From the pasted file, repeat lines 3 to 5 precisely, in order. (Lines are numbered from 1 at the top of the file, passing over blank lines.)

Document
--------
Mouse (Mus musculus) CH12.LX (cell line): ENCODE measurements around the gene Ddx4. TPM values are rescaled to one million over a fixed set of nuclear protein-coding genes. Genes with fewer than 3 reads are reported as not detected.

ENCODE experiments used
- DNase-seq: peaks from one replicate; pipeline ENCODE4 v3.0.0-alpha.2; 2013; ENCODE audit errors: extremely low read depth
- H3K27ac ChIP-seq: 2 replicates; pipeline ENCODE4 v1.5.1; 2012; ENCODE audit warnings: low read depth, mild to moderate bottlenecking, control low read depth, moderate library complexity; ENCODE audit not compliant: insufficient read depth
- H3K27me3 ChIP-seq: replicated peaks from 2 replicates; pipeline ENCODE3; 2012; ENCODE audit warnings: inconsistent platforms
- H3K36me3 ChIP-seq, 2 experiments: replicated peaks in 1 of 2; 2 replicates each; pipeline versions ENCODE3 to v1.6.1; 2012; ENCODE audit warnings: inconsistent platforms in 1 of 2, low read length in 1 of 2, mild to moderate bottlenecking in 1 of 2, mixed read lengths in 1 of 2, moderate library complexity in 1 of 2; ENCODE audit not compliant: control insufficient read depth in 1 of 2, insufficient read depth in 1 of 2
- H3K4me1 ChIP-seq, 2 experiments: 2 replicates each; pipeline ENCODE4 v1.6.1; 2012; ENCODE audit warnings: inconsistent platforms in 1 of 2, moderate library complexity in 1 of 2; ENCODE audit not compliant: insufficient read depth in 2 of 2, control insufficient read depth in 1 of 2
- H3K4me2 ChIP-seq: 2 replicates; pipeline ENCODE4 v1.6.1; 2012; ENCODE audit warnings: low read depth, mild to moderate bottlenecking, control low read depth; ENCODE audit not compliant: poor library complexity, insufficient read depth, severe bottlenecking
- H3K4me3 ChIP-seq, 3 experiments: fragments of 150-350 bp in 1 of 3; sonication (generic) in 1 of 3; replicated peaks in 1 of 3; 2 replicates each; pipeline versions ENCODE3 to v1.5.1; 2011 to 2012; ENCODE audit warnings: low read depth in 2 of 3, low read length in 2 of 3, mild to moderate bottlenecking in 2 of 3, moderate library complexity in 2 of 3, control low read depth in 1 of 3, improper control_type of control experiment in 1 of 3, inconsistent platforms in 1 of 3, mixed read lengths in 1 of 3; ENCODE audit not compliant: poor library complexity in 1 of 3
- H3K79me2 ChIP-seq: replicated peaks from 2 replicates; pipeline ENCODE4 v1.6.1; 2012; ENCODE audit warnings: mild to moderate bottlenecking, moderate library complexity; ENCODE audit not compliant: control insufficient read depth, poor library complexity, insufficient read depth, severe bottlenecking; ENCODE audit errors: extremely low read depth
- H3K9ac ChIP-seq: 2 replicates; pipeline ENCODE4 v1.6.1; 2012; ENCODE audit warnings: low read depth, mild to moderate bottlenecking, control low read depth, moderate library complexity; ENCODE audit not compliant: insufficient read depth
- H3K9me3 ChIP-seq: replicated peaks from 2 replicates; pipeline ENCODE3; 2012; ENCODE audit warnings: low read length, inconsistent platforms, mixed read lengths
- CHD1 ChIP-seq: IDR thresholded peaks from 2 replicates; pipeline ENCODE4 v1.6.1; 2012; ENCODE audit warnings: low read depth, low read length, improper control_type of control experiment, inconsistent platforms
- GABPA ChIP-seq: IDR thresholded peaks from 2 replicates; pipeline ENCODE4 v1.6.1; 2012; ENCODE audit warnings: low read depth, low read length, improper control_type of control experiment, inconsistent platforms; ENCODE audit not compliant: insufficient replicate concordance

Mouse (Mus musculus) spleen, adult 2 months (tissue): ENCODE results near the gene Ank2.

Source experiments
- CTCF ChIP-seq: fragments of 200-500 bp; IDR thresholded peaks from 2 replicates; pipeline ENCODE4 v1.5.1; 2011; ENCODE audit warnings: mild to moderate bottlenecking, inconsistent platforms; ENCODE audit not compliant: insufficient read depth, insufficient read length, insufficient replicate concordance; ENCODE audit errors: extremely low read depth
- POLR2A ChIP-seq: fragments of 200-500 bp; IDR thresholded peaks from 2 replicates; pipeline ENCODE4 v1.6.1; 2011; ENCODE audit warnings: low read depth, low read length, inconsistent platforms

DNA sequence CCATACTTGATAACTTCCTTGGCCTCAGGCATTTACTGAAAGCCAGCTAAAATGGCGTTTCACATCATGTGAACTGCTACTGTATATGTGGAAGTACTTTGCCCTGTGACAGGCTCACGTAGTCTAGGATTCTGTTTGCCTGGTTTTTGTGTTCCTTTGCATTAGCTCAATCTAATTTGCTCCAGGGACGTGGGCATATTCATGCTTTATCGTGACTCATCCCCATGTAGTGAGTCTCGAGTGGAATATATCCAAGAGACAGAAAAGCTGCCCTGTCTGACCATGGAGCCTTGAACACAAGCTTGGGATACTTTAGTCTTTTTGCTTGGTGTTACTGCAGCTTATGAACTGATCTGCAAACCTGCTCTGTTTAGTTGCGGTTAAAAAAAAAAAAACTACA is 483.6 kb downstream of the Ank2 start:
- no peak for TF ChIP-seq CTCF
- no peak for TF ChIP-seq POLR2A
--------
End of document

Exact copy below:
- DNase-seq: peaks from one replicate; pipeline ENCODE4 v3.0.0-alpha.2; 2013; ENCODE audit errors: extremely low read depth
- H3K27ac ChIP-seq: 2 replicates; pipeline ENCODE4 v1.5.1; 2012; ENCODE audit warnings: low read depth, mild to moderate bottlenecking, control low read depth, moderate library complexity; ENCODE audit not compliant: insufficient read depth
- H3K27me3 ChIP-seq: replicated peaks from 2 replicates; pipeline ENCODE3; 2012; ENCODE audit warnings: inconsistent platforms